“I loved the Beatles so much that I totally exhausted listening to their music. I wanted more.” For Raven Chacon, the answer was easy. “I recorded all of their albums on cassette, then took the tape out of the shell and flipped it so I could have all the albums in reverse. So I had thirteen new albums to listen to.”
Chacon is a classically trained composer, a self-taught electronics musician, a sculptor, and an installation artist. Like many, much of his learning came after his formal education. “Eventually, I learned more about John Cage and composers like James Tenney and Alvin Lucier, and started coming back to the other experiments I was doing with recording and processes and collaboration, where it wasn’t a single composer, it was something more communal, something more process-driven, where the outcome was going to be unknown.”
His stunningly varied output is endlessly inventive and profoundly thought-provoking: a collection of ideas beautifully executed. The online Chacon catalogue separates two decades of projects into “Compositions” and “Works.” Materials in the latter category include text instructions, ice floes, electrical pylons, and, in one case, guns, so that one could easily think the plethora of ideas might have come from different artists.
Field Notes is his earliest acknowledged creation. Seeking out the quietest locations he could find, at the quietest times of day, Chacon made a series of recordings for the express purpose of amplifying them to an extreme with gallery earphones. “Things got so loud there was no rhythm or tonality or atonality, there was only loudness.”
More recently, as a member of the interdisciplinary arts collective Postcommodity, Chacon took part in The Ears Between Worlds Are Always Speaking (Athens, Greece, 2017), which saw the group purchase and repurpose LRADs (Long Range Acoustic Devices) of the kind notoriously, and dangerously, deployed by the police at Standing Rock. For one hundred days, from surrounding rooftops, the LRADS directed a program of songs with texts by refugees and migrants onto the ruins of Aristotle’s Lyceum.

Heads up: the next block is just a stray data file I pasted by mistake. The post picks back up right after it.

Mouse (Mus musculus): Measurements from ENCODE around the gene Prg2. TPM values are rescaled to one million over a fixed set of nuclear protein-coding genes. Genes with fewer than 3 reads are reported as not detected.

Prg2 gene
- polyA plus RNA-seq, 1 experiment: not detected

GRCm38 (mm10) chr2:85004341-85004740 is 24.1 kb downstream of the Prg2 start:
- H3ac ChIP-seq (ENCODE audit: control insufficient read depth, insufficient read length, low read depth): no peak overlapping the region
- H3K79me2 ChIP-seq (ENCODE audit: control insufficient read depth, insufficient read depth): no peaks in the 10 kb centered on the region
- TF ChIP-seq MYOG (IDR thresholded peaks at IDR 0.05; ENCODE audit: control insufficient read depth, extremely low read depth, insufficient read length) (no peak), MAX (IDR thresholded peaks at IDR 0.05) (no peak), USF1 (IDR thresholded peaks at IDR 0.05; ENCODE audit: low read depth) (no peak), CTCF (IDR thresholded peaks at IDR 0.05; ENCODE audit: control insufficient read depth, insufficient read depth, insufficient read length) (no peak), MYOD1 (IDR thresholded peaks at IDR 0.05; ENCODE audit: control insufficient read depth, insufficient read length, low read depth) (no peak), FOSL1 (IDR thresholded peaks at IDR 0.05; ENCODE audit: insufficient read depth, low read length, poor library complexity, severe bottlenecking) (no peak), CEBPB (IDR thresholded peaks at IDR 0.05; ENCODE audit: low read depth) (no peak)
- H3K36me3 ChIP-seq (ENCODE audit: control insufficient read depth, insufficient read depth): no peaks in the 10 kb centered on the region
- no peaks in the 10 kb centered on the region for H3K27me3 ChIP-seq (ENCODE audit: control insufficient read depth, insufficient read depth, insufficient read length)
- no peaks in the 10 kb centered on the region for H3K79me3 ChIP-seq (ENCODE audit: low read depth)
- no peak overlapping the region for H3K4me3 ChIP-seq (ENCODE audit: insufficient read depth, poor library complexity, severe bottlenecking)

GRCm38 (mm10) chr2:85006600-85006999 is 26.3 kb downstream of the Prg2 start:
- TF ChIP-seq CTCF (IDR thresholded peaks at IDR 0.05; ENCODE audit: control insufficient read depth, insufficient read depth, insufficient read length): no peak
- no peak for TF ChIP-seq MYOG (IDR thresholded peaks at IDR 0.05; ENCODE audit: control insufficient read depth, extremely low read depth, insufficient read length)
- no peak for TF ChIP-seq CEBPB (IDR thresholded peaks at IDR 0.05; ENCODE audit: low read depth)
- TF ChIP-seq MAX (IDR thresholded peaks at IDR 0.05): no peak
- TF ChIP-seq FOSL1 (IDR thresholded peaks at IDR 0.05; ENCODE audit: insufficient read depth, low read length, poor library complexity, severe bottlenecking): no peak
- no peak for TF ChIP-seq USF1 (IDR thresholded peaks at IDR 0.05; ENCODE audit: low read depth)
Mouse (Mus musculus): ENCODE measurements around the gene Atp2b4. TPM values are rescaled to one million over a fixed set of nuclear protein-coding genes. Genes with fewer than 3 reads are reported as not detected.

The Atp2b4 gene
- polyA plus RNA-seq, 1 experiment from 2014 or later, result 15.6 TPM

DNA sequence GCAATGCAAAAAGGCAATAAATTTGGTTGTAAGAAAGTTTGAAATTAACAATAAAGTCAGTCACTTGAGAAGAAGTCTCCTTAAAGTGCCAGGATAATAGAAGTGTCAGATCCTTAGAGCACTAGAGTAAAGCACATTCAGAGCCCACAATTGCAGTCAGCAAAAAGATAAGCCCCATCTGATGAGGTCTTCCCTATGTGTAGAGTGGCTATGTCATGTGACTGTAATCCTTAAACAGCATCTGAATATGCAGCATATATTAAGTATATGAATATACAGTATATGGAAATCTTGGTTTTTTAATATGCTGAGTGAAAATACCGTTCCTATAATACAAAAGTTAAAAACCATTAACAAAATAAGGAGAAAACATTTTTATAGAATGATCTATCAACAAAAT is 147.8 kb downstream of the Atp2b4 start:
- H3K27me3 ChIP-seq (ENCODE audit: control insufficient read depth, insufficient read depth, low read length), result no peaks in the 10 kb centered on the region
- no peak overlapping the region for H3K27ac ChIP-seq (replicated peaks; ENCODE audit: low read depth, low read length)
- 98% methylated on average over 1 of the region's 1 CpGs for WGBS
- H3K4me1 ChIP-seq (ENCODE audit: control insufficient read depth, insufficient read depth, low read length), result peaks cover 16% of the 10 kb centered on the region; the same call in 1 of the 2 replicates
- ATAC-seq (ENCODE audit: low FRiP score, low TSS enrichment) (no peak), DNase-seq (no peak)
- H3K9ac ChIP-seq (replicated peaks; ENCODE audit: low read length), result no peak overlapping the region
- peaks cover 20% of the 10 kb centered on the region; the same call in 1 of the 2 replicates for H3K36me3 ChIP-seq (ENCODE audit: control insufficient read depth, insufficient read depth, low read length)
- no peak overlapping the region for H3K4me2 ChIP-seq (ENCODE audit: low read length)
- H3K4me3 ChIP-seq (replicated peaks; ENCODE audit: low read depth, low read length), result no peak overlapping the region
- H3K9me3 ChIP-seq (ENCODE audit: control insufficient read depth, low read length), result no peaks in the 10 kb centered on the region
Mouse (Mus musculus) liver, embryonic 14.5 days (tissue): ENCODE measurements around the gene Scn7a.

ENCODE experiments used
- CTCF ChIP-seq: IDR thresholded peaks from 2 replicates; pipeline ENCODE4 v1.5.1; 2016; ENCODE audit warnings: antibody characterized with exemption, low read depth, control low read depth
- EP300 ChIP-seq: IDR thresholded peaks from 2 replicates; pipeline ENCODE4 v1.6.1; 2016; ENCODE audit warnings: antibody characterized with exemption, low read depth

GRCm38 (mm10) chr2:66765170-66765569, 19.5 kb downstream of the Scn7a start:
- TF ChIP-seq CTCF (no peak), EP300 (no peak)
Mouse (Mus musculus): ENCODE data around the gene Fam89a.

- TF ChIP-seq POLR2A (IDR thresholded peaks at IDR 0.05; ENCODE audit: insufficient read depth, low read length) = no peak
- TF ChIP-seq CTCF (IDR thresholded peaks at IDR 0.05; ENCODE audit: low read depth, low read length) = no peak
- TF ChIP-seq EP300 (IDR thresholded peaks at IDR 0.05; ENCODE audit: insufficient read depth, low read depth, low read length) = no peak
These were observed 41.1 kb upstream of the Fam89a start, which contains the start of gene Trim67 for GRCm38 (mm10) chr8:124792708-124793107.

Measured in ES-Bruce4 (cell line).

Chacon’s chamber music scores, freely available on his Web site, offer myriad iterations of the ongoing use of Western instruments in unconventional ways. His technical demands are practical and meaningful, part of an intense yet harmonious language that happily bypasses pitch-based harmony or traditional form.
The Journey of the Horizontal People suggests a group journey from west to east in which, “throughout the journey, in their own passage of time, this group became the very people they were seeking.” The score includes the note, “It is preferred that the quartet performing this work contains a female player. This player will be the guide when all others are lost.”
Not long after the publication of this issue, Raven Chacon will be moving to Toronto. He’ll arrive with some ongoing projects in tow, while looking forward to new works. These include an opera and a set of miniatures written in honour of Zitkala-Sa, a composer and activist, and one of the first known Indigenous composers. He’s also looking forward to new collaborations in Toronto. “I’m excited to be able to be up there amongst collaborators. I know there’s some amazing musicians in Toronto. I’m constantly inspired by the visual art of artists that originate there.”

The Ravon Chacon Mini-Festival takes place April 12 to 14, 2019, at The Music Gallery, copresented with Arraymusic and Native Women in the Arts.
Top photo: Raven Chacon (right) and composer Alex Waterman at the release party of the LP of in memoriam . . . 
Photo by Conor McNally.